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Ethnographic Research Paper Cultural Anthropology Dr.

Brian Patterson

Philip McBride Box: 775 12/2/12

For my Ethnography Report, I wrote about how people worship in a primarily AngloSaxon church, specifically Parkside Church in Waconia Minnesota. Being in a rather small town, Waconia is not very culturally diverse. However, being near to Crown College, Parkside attendees range from a very large variety of ages. There are many college students, young families, older families, teenagers, and elderly. Parkside is generally used as a worship center on Sunday mornings. In fact, the 2 times that I attended to observe the church, was at the 10:30 service. While Parkside is home to many different people from many different walks of life, the people in the community tend to be a little bit on the upper-class end of the social spectrum. Therefore, this tends to be true of the people who attend Parkside. It is interesting to observe the different subcultures of the church. There is a good group of college students from Crown who generally sit together in the back of the far left side of the sanctuary. There is also a good amount of teenagers who attend Parkside Church. Amongst the congregation there are also a good amount of younger families with small kids. Many of the elders and people who hold positions of leadership in the church are professors from Crown College. In fact, a lot of those who contribute to Parkside Church are from Crown College. Other occupations that are held by Parkside attendees include Doctors, County political figures, and many different blue collar positions. While I was observing the worship that was happening at Parkside, I sat in the back left-hand side of the church. Coincidentally (or maybe not so coincidentally) I was sitting amongst mostly other Crown students. It was interesting to observe the people around me and take into account the different ways that people worshipped. The question that I centered the focus of my report on was the way that people worship at Parkside Church. For the most part, the story is the same regardless of the age, gender, or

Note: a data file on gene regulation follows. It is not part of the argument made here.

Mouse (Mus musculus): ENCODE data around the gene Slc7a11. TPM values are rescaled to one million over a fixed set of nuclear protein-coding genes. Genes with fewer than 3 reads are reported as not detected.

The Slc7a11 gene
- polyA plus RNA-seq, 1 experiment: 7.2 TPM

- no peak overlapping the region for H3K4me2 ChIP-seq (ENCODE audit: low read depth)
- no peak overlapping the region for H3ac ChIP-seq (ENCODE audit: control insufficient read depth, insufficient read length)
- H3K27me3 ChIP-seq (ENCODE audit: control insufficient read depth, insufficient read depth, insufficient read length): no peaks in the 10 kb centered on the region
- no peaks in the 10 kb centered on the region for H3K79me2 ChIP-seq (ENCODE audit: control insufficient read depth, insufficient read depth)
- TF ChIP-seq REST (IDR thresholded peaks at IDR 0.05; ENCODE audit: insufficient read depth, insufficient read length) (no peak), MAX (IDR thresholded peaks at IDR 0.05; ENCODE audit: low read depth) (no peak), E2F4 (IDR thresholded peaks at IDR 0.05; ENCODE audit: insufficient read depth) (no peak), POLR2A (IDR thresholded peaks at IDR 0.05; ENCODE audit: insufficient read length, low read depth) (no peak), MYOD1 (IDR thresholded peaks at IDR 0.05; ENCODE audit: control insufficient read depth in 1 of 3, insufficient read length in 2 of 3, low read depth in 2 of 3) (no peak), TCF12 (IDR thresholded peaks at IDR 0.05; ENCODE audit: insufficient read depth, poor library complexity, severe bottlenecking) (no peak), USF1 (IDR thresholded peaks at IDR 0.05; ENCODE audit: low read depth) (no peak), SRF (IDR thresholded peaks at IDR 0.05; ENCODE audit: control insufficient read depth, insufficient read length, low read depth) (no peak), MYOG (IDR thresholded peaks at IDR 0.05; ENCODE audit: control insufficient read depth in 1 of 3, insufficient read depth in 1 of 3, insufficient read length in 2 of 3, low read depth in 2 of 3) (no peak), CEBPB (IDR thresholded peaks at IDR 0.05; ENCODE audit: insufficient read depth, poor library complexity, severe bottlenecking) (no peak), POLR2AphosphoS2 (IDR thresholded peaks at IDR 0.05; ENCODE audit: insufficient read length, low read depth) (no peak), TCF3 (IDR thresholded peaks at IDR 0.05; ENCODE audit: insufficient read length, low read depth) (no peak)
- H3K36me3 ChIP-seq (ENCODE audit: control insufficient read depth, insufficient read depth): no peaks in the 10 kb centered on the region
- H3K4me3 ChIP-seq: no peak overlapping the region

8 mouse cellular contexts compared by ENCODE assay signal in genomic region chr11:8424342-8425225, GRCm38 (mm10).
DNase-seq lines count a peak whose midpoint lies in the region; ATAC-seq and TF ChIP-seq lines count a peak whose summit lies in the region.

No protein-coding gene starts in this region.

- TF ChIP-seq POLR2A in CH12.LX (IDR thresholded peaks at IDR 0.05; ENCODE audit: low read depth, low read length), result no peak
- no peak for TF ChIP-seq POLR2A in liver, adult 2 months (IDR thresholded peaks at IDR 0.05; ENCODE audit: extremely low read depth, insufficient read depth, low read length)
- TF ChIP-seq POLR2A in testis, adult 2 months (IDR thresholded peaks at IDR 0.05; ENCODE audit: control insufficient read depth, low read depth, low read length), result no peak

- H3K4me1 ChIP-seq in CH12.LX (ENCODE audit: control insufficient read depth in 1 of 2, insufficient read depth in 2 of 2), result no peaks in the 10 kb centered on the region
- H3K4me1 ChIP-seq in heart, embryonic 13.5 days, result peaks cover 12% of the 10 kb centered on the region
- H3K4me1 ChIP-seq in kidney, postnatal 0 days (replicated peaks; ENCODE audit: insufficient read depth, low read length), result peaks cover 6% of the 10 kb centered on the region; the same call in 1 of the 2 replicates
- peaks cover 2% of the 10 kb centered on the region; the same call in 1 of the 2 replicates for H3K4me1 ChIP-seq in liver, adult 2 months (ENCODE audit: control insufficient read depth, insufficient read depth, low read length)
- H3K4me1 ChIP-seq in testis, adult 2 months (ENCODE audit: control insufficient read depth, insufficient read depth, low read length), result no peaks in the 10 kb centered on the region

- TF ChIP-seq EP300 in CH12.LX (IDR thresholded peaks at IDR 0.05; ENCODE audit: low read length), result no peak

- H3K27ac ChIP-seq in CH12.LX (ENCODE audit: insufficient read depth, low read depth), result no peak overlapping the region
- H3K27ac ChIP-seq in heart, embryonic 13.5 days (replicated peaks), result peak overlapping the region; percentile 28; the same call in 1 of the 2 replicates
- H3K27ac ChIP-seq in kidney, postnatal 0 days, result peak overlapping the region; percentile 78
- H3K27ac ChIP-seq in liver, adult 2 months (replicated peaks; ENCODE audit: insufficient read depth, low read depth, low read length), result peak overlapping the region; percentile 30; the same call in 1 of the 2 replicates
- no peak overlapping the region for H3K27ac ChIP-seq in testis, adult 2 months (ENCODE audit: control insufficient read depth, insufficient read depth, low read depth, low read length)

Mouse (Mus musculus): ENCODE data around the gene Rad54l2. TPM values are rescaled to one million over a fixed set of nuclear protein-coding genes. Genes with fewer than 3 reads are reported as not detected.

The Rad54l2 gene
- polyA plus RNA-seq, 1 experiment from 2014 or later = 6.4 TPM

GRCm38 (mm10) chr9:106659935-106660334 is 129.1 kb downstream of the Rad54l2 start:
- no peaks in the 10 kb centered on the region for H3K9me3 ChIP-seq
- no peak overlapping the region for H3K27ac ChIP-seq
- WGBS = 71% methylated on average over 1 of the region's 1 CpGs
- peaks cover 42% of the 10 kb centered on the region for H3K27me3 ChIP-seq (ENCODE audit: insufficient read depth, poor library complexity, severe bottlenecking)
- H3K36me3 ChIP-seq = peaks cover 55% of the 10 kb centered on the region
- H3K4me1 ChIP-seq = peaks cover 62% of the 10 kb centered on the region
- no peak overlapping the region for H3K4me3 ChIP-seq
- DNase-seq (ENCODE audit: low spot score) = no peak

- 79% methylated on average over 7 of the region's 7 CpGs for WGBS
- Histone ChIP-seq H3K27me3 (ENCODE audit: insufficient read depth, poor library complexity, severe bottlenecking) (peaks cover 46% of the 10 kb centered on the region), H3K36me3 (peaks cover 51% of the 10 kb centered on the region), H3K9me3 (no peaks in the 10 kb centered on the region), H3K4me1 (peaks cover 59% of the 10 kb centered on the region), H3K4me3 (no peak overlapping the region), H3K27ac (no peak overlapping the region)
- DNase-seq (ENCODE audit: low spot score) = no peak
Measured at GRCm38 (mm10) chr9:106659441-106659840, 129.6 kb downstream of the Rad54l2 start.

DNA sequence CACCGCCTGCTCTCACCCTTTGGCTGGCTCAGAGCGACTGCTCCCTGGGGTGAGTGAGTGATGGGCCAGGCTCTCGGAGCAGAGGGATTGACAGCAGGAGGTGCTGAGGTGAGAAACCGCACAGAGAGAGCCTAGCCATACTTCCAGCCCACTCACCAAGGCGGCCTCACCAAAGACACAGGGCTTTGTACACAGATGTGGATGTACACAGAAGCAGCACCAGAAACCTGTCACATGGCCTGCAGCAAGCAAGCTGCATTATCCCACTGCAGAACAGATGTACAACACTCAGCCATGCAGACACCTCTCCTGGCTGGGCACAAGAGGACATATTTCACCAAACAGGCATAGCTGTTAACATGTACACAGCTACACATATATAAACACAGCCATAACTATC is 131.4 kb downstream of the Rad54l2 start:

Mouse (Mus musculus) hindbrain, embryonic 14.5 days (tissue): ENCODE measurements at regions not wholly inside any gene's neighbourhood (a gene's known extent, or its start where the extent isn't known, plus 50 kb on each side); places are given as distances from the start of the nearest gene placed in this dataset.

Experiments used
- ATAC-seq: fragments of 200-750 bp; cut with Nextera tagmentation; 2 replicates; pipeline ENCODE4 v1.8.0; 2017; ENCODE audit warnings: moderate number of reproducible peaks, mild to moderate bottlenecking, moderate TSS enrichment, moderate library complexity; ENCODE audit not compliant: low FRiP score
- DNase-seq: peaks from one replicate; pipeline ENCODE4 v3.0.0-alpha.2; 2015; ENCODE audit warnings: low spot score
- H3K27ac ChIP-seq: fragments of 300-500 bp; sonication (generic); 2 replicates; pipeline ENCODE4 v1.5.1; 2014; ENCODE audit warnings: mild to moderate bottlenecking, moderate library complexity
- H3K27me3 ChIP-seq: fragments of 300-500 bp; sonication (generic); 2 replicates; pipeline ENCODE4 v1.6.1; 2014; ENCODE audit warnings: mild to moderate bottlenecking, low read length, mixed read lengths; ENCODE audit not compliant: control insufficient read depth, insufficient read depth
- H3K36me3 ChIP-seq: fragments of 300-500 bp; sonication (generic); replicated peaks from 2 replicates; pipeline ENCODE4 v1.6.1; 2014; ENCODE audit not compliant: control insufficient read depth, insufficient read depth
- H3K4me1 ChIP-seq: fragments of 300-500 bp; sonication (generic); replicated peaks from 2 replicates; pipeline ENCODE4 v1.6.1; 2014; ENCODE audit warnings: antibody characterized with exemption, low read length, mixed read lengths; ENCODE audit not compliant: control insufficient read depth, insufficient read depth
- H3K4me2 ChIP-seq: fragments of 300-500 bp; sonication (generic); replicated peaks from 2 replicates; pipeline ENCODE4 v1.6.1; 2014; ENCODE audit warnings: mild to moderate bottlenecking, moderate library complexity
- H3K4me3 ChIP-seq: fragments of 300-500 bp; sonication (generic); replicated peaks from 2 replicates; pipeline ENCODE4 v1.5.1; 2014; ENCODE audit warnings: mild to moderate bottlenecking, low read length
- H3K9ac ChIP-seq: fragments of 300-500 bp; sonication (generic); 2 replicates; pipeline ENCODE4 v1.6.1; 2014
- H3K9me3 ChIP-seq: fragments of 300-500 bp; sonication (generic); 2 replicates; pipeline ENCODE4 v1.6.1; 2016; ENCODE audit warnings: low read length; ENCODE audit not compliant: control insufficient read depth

ethnicity. Most people at Parkside just sing along while they stand and watch the band play worship music. A couple things that I gathered were social-nonverbal cues that people would pick up from each other. It seemed that there were specific times when it was acceptable to raise your hands in worship; however, at other times it was not. No one seemed to clap their hands unless the worship leader started to, in the same fashion, people would stop clapping when the leaders would stop. I did not interact with very many people, in order to be removed from the situation I was observing so that the results would not be different. Some challenges that I faced included not interacting with more people. It would have been more productive to have done research at a church that I do not attend on a regular basis. This made my observations a bit skewed as I am part of the system that I was observing. Despite these difficulties it was very interesting to observe the different trends and habits in a scenario that I take part in on a regular basis. I did not use any other kinds of methods besides participant observation in my research. It is interesting to think about why these patterns in worship happen this way at Parkside while at another church they may worship differently. However, one must also factor in all of the other variables, such as the way the band is set up or the position that the pastor is in when he is speaking. These things factor into how the congregation responds. The way the band is set up puts the worship leader on one side, the drums behind him, and all the other musicians on the opposite side of the leader. Their attitude towards worship and even the spots in which they are standing makes a difference as to how we respond. In this semismall town in Minnesota, most of the people in the church come from more reserved and conservative backgrounds. Also, when the pastor speaks, he is sitting in a chair. While I know that the pastor got in the habit of sitting in a chair after he tore his Achilles tendon, and has just kept doing so after it healed up, this may be a turn off towards some new comers. No matter how